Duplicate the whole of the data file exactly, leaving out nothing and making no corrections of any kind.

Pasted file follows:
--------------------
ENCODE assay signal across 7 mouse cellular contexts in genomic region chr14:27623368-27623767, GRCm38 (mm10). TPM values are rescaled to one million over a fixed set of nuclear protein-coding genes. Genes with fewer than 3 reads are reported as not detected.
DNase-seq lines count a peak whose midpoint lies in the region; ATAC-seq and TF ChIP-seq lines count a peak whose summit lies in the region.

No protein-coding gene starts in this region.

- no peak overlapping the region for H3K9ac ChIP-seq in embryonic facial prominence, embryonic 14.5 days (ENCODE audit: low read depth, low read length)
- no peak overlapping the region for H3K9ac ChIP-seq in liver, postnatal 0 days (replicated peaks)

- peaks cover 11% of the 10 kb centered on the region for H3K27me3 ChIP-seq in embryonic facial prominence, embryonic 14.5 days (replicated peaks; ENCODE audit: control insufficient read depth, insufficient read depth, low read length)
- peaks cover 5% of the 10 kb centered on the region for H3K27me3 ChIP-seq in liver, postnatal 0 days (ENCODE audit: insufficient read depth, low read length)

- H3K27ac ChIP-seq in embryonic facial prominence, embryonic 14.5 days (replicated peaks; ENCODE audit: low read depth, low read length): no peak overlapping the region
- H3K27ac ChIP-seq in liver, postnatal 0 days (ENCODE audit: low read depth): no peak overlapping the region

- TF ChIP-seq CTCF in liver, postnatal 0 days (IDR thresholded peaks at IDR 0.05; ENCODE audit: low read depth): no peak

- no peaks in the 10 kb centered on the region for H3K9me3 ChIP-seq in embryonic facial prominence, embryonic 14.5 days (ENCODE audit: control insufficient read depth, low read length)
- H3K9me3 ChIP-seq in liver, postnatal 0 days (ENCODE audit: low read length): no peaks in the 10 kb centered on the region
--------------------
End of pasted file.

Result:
ENCODE assay signal across 7 mouse cellular contexts in genomic region chr14:27623368-27623767, GRCm38 (mm10). TPM values are rescaled to one million over a fixed set of nuclear protein-coding genes. Genes with fewer than 3 reads are reported as not detected.
DNase-seq lines count a peak whose midpoint lies in the region; ATAC-seq and TF ChIP-seq lines count a peak whose summit lies in the region.

No protein-coding gene starts in this region.

- no peak overlapping the region for H3K9ac ChIP-seq in embryonic facial prominence, embryonic 14.5 days (ENCODE audit: low read depth, low read length)
- no peak overlapping the region for H3K9ac ChIP-seq in liver, postnatal 0 days (replicated peaks)

- peaks cover 11% of the 10 kb centered on the region for H3K27me3 ChIP-seq in embryonic facial prominence, embryonic 14.5 days (replicated peaks; ENCODE audit: control insufficient read depth, insufficient read depth, low read length)
- peaks cover 5% of the 10 kb centered on the region for H3K27me3 ChIP-seq in liver, postnatal 0 days (ENCODE audit: insufficient read depth, low read length)

- H3K27ac ChIP-seq in embryonic facial prominence, embryonic 14.5 days (replicated peaks; ENCODE audit: low read depth, low read length): no peak overlapping the region
- H3K27ac ChIP-seq in liver, postnatal 0 days (ENCODE audit: low read depth): no peak overlapping the region

- TF ChIP-seq CTCF in liver, postnatal 0 days (IDR thresholded peaks at IDR 0.05; ENCODE audit: low read depth): no peak

- no peaks in the 10 kb centered on the region for H3K9me3 ChIP-seq in embryonic facial prominence, embryonic 14.5 days (ENCODE audit: control insufficient read depth, low read length)
- H3K9me3 ChIP-seq in liver, postnatal 0 days (ENCODE audit: low read length): no peaks in the 10 kb centered on the region